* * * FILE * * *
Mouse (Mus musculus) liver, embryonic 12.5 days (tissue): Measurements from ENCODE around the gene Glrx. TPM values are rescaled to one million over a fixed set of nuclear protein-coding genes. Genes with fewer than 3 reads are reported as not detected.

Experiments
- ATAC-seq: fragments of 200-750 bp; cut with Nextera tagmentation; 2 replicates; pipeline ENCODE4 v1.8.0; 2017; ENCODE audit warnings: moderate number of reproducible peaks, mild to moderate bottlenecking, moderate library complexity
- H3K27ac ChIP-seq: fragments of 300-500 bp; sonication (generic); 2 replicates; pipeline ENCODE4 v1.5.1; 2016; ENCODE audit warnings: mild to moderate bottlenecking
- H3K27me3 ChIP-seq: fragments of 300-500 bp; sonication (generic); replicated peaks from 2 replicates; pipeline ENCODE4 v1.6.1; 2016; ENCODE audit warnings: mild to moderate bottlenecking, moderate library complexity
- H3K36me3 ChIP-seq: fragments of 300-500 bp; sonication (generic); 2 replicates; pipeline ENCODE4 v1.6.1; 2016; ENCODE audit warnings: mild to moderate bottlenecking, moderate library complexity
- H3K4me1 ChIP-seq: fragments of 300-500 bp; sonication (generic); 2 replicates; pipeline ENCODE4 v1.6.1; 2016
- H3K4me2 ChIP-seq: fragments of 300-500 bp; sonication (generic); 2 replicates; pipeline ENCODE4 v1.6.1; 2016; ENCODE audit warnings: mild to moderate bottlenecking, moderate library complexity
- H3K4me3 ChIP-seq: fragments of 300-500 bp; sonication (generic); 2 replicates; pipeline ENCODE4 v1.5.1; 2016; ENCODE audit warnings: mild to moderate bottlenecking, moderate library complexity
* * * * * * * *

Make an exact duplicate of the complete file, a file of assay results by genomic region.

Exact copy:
Mouse (Mus musculus) liver, embryonic 12.5 days (tissue): Measurements from ENCODE around the gene Glrx. TPM values are rescaled to one million over a fixed set of nuclear protein-coding genes. Genes with fewer than 3 reads are reported as not detected.

Experiments
- ATAC-seq: fragments of 200-750 bp; cut with Nextera tagmentation; 2 replicates; pipeline ENCODE4 v1.8.0; 2017; ENCODE audit warnings: moderate number of reproducible peaks, mild to moderate bottlenecking, moderate library complexity
- H3K27ac ChIP-seq: fragments of 300-500 bp; sonication (generic); 2 replicates; pipeline ENCODE4 v1.5.1; 2016; ENCODE audit warnings: mild to moderate bottlenecking
- H3K27me3 ChIP-seq: fragments of 300-500 bp; sonication (generic); replicated peaks from 2 replicates; pipeline ENCODE4 v1.6.1; 2016; ENCODE audit warnings: mild to moderate bottlenecking, moderate library complexity
- H3K36me3 ChIP-seq: fragments of 300-500 bp; sonication (generic); 2 replicates; pipeline ENCODE4 v1.6.1; 2016; ENCODE audit warnings: mild to moderate bottlenecking, moderate library complexity
- H3K4me1 ChIP-seq: fragments of 300-500 bp; sonication (generic); 2 replicates; pipeline ENCODE4 v1.6.1; 2016
- H3K4me2 ChIP-seq: fragments of 300-500 bp; sonication (generic); 2 replicates; pipeline ENCODE4 v1.6.1; 2016; ENCODE audit warnings: mild to moderate bottlenecking, moderate library complexity
- H3K4me3 ChIP-seq: fragments of 300-500 bp; sonication (generic); 2 replicates; pipeline ENCODE4 v1.5.1; 2016; ENCODE audit warnings: mild to moderate bottlenecking, moderate library complexity